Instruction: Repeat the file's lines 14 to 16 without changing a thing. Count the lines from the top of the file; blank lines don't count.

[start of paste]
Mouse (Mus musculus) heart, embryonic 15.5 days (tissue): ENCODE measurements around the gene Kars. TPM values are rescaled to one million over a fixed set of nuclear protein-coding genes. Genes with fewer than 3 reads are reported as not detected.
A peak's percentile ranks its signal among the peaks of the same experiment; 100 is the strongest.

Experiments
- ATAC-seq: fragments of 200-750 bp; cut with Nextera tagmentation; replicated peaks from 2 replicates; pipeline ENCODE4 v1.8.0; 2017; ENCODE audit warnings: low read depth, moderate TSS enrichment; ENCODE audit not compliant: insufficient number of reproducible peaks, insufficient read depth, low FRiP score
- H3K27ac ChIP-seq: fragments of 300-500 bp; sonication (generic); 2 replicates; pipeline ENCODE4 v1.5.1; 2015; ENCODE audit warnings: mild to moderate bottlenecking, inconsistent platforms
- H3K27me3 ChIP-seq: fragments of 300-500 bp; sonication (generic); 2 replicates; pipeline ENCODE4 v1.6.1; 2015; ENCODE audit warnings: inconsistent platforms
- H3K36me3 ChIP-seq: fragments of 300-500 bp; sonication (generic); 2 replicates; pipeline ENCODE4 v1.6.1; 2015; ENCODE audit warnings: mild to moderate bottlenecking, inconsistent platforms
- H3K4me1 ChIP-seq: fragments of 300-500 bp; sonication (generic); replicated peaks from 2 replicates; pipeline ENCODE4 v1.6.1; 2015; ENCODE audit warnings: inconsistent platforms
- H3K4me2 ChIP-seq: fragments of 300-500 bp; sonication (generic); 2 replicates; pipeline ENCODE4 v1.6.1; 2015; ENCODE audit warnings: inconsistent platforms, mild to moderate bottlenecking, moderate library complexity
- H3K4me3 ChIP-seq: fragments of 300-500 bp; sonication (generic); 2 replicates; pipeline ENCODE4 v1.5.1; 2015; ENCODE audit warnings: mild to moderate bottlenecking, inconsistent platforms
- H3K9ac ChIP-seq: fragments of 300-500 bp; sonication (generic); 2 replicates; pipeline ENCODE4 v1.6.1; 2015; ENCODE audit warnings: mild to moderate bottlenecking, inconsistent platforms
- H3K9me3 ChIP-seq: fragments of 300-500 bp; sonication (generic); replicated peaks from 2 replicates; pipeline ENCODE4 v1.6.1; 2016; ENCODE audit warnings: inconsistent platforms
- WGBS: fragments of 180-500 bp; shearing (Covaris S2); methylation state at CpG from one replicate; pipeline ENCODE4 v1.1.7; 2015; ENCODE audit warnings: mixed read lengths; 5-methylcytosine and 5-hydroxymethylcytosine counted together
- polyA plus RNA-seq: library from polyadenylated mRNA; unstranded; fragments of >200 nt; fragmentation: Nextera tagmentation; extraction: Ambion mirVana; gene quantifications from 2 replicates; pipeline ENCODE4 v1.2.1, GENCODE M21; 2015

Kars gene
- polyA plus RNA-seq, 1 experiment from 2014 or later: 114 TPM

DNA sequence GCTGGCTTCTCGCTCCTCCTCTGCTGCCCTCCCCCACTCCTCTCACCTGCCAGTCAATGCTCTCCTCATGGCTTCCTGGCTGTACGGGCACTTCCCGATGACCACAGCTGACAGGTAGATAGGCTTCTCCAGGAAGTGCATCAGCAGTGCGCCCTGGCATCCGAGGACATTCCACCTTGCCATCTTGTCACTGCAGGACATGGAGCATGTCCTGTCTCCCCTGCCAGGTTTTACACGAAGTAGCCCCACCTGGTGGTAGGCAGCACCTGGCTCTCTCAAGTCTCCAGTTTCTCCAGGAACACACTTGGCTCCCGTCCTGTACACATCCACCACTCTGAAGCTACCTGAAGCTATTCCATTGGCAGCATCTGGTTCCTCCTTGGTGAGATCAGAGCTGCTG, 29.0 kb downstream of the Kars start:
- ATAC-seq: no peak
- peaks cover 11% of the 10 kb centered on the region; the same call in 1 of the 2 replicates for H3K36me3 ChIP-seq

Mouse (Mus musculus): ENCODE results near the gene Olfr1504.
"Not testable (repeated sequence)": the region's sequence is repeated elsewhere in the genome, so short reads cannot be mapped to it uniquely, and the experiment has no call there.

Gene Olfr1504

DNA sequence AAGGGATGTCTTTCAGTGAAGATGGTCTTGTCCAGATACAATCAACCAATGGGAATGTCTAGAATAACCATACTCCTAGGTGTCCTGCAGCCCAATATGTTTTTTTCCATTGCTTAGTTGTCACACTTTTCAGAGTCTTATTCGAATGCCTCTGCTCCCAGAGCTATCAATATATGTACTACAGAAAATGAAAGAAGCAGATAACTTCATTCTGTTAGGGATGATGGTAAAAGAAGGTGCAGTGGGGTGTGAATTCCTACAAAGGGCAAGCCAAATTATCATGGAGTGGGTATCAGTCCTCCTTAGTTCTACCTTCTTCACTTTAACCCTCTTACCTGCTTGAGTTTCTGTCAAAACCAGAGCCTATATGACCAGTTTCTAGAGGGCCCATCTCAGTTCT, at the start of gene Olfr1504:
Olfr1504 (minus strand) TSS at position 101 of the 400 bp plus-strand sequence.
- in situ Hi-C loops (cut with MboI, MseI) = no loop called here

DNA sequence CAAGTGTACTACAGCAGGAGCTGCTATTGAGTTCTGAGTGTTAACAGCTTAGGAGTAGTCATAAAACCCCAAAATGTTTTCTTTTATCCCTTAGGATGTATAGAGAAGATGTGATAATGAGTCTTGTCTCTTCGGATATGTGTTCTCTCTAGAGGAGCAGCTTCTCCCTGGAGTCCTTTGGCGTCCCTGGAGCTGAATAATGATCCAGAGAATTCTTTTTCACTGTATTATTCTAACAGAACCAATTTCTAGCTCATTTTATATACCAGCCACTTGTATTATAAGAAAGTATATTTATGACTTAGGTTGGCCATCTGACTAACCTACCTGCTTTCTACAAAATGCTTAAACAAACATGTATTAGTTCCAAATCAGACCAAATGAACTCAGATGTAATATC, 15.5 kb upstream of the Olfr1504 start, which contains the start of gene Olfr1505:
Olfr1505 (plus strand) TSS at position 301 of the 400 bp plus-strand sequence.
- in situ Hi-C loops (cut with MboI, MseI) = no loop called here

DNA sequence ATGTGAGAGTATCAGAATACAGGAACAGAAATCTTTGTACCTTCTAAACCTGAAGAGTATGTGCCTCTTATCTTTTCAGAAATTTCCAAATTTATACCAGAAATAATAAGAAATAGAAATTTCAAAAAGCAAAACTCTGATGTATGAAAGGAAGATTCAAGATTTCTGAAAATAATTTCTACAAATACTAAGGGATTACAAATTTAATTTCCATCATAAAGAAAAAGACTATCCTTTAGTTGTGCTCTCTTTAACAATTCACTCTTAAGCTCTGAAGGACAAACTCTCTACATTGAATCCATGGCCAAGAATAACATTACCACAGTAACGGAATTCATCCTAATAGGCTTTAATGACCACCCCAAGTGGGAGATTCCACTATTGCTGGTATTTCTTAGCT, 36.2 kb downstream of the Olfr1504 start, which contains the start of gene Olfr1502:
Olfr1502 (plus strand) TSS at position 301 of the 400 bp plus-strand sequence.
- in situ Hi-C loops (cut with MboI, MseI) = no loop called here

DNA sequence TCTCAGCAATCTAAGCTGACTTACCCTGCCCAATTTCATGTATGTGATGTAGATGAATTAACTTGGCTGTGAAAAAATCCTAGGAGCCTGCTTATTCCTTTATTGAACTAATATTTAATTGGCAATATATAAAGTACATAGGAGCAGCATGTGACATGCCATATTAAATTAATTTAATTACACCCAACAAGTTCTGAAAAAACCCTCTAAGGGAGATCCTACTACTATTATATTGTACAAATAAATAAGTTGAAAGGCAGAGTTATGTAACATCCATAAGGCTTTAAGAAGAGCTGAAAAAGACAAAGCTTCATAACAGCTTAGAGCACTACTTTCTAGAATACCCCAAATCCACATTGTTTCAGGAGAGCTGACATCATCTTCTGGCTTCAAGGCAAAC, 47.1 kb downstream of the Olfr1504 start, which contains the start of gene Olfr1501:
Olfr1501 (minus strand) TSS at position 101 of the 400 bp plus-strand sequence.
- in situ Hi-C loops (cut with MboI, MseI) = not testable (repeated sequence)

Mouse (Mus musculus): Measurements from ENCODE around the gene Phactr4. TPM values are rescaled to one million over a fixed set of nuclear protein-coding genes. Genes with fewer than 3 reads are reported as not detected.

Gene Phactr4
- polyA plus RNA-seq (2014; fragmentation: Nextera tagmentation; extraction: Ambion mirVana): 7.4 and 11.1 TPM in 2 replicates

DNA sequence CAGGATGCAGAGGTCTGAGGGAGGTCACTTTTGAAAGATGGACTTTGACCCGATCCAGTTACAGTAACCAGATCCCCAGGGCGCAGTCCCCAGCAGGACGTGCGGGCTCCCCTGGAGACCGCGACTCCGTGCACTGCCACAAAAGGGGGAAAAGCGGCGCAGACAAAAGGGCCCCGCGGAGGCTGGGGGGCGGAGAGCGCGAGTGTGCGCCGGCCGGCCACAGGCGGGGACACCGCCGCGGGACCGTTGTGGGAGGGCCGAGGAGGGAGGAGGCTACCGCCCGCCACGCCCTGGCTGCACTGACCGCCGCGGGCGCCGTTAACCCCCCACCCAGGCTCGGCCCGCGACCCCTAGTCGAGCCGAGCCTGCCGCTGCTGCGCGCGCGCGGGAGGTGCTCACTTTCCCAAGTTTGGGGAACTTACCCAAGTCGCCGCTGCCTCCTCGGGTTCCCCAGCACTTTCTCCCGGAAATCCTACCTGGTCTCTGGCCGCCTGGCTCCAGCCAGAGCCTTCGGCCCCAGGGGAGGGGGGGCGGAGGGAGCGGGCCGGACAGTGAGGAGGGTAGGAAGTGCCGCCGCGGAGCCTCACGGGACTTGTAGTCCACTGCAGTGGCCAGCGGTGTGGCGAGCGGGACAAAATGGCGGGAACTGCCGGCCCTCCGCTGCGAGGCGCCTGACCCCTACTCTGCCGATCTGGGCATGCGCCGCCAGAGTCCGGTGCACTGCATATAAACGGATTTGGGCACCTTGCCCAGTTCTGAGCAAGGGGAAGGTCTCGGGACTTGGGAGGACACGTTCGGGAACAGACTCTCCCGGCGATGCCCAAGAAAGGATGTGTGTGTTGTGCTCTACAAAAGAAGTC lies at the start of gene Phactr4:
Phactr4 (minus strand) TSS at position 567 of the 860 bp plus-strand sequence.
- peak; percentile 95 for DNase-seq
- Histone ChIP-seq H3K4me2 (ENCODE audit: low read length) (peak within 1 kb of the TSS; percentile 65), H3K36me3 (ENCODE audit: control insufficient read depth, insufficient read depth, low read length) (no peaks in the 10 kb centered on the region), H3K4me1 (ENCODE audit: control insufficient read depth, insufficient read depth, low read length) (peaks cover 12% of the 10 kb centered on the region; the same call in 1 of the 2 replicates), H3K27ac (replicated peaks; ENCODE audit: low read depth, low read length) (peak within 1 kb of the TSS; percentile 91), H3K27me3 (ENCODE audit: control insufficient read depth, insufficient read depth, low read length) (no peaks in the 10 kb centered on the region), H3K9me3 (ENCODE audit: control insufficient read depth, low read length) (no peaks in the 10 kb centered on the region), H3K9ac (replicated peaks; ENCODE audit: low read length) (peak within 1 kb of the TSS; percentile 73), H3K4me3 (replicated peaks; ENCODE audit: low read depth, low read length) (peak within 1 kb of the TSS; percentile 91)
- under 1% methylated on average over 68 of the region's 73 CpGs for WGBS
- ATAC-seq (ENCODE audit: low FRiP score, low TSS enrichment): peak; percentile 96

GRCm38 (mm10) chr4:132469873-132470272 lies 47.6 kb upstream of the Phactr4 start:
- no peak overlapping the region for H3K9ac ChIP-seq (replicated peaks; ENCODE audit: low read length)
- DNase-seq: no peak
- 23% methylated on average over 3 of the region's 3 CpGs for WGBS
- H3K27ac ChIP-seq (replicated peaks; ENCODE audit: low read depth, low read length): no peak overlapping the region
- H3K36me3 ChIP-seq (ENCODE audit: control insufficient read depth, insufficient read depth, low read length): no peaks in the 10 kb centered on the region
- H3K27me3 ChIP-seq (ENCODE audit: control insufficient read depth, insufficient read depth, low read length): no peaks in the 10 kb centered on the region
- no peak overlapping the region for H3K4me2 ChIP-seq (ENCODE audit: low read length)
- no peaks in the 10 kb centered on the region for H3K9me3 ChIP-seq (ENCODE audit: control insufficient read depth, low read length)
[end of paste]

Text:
- polyA plus RNA-seq: library from polyadenylated mRNA; unstranded; fragments of >200 nt; fragmentation: Nextera tagmentation; extraction: Ambion mirVana; gene quantifications from 2 replicates; pipeline ENCODE4 v1.2.1, GENCODE M21; 2015

Kars gene
- polyA plus RNA-seq, 1 experiment from 2014 or later: 114 TPM